Editor’s Note: The story below was written in the wake of an announcement by the Tk’emlúps te Secwépemc First Nation of the discovery the remains of up to 215 Indigenous children buried on the grounds of the closed Kamloops (British Columbia) Indian Residential School. It is difficult to imagine a story with a more poignant impact than this and though it may be difficult to read about, we invite you to learn more about the history and troubling legacy of Indian Residential Schools by reviewing the Reports of the Truth and Reconciliation Commission.

*A SENĆOŦEN word meaning Tell.

As a boarding school whose students are privileged to live and learn on the unceded territory of the Sc’ianew First Nation, we at Pearson mourn together with the Tk’emlúps te Secwépemc Nation, with Indigenous peoples and with the millions whose hearts have been touched.

This tragedy prompted soul-searching and questions about what individuals and organizations are doing to take action on reconciliation with Indigenous peoples and nations. During a discussion about the tragedy, Pearson Board Director and Kwakwaka’wakw, Kory Wilson observed moving from words to deeds, turning the College’s Indigenous Reconciliation Action Plan into actions is reconciliation – a journey of many steps.


One of our steps on the journey of reconciliation is the restoration of SENĆOŦEN language names and appropriate iconography to the Pearson campus located on the unceded territory of the Sc’ianew First Nation. SENĆOŦEN, also known as Saanich, is the historical language spoken by the original inhabitants of the Saanich Peninsula of southern Vancouver Island and islands in the Strait of Georgia, including the Sc’ianew.

Recent discussions with Sc’ianew First Nation Chief Russ Chipps brought about the gift of his sketches – imagery of salmon, inspired by the Salmon People as the Sc’ianew and Coast Salish peoples are known – and soon afterwards, the SENĆOŦEN names for five different species of West Coast salmon.

We at the College were invited by Chief Chipps and Sc’ianew Elders Rick Peter and Hank Chipps to use the sketches as the basis for creating specific graphic design treatments to represent each of our five student residence houses while introducing and honouring the trustees of the land upon which our campus is located.

Theatre and visual artist, Pearson faculty member and Residence House Buddy Lucas Olscamp, together with Pearson Houseparent and professional graphic designer Berenice Sanders took on the challenge of working with students – two representatives from every house plus others with an interest in Indigenous matters and visual arts – and, in the course of a couple of weeks before students left for the summer break, shepherded their ideas and creativity.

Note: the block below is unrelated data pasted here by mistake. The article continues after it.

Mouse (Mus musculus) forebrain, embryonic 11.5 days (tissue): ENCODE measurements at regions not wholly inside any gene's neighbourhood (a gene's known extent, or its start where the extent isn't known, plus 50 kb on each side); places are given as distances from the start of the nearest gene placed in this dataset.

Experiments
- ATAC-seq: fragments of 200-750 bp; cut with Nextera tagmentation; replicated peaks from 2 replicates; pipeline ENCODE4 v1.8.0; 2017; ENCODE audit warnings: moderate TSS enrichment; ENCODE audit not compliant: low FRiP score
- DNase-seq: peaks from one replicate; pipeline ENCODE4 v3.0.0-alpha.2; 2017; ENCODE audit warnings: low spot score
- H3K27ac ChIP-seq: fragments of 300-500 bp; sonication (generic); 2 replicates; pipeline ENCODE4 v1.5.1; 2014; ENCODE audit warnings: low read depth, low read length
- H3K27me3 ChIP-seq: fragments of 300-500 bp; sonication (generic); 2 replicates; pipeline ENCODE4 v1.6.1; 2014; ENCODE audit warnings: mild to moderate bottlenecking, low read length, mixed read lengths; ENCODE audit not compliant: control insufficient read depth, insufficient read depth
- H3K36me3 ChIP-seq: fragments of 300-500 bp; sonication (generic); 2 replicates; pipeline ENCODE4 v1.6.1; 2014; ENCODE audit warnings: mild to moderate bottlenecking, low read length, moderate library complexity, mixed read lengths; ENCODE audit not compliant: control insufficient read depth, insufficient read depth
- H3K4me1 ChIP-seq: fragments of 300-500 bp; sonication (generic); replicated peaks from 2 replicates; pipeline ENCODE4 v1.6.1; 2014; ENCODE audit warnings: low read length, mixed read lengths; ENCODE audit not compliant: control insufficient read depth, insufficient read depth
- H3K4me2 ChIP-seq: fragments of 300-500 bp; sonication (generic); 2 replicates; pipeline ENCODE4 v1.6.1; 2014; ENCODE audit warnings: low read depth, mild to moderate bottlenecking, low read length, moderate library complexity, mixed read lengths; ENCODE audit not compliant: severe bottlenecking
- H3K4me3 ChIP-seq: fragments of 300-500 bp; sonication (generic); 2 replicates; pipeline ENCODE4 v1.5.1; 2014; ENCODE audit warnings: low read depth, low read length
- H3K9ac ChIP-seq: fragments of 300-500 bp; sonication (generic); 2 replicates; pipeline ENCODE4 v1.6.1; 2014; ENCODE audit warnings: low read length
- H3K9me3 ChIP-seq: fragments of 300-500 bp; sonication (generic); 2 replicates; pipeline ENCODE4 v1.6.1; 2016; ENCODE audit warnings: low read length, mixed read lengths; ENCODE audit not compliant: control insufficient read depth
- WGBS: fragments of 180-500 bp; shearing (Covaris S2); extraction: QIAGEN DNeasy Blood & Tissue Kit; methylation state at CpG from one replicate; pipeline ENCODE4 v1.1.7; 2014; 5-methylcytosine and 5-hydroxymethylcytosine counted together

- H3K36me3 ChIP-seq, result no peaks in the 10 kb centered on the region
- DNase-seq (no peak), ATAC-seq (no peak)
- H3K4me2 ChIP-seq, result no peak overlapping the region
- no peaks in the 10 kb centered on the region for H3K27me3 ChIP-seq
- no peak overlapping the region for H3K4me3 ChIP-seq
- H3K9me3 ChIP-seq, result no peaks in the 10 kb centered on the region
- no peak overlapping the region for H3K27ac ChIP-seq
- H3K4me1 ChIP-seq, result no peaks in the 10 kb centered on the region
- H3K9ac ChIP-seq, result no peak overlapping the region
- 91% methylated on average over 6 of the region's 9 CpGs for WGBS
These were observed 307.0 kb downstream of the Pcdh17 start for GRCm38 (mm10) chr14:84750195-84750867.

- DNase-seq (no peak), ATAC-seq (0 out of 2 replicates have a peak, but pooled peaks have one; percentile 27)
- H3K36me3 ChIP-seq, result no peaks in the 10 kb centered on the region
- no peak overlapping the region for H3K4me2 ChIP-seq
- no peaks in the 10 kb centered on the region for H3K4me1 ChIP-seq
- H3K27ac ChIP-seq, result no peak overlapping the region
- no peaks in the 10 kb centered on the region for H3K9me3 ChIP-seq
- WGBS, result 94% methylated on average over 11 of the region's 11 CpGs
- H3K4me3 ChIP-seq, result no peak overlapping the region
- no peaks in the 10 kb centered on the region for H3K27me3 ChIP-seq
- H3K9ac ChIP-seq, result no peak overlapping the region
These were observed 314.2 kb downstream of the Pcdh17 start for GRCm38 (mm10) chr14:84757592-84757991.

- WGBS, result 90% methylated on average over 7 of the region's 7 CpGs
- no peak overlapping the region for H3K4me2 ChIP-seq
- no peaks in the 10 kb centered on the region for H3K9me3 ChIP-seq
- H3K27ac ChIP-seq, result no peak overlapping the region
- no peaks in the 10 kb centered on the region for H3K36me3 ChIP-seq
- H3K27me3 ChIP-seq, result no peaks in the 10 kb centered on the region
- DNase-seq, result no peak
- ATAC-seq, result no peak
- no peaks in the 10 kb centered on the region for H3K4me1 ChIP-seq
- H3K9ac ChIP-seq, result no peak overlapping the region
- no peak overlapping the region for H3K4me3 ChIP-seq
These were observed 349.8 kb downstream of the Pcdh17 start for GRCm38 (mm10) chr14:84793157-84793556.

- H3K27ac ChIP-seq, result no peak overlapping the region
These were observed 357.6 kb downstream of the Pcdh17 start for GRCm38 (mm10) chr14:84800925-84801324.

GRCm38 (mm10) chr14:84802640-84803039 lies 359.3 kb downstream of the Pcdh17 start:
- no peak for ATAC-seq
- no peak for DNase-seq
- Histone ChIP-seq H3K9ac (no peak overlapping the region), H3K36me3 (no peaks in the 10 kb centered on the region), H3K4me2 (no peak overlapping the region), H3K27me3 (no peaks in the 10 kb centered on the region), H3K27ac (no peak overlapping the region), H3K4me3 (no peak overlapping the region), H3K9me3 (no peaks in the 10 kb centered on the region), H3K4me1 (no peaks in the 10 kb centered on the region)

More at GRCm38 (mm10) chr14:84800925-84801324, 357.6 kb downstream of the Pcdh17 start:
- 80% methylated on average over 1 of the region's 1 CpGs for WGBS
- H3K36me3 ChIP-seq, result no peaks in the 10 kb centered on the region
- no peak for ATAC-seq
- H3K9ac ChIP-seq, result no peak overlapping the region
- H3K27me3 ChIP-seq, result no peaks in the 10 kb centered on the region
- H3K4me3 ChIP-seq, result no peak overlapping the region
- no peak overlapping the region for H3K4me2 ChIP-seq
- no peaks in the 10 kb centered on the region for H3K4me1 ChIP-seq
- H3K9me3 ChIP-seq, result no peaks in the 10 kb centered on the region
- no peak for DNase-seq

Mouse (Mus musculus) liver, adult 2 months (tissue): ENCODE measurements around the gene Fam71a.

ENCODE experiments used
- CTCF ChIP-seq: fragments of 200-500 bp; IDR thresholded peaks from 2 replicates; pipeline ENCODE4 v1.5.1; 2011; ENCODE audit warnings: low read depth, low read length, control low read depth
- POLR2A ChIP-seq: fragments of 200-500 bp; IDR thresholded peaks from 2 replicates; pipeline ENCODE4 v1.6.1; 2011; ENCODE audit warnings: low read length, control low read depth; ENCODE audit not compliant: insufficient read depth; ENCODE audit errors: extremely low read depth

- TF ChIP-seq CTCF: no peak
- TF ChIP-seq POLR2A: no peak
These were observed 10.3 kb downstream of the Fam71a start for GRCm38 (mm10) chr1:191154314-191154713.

“It was an incredible experience,” Lucas told a recent meeting of the Indigenous Reconciliation Action Plan working group.

“The design consultation meetings were awesome…there were four gatherings at a round table that generated critical discussion about what are these signs, how do we re-envision not only an Indigenization of the house designs but also a reimagining of the culture around the house designs,” added Lucas. “The initial idea, the template that idea of the five Pacific salmon that is all credit to the work of…Chief Russ Chipps and the Elders.

“After those intense working sessions, we then had a lottery to fairly allocate salmon names randomly to each house. The bulk of the heavy lifting, of the creative design labour was done by Berenice who is an incredible graphic design artist – she’s been working very hard to transform our imaginations into concrete images that will be replicated in wooden signs on the houses and presented in multiple different ways…with the permission of Chief Chipps and the Elders.”

Consent and trust are critical elements in the reconciliation journey. That’s why we are not introducing the imagery together with story. As of this writing, a meeting has not yet taken place with Chief Chipps and the Elders to receive their approval of the final designs.

“There really was an incredible response from the entire community – faculty support was enthusiastic – and students are keen to use the SENĆOŦEN names,” said Lucas.

Each house has a name, visual design natural elements (e.g. sun, wind, the land, etc.) in addition to the salmon imagery and a specific colour palette. “Inside” each salmon, there are common elements to all five to honour the house resident students and visually suggest those who support them, such as Houseparents.

We can’t wait to share the imagery and the names with you, at the appropriate time and we look forward to hosting a post-pandemic community celebration with the Sc’ianew First Nation.


The journey continues and the work to bring planning to deliberate steps does not stop over the summer with regular Reconciliation Action Plan working group meetings, the recruitment process to welcome a new Director, Indigenous Initiatives and Engagements position and the recent appointment of a campus resident Indigenous Students Wellbeing Coordinator are positive steps. A recent review by the UWC National Committee of Canada executive coordinator and NCC volunteers to complete a review of student application materials to identify and correct any barriers to Indigenous students will be in place for the upcoming application period.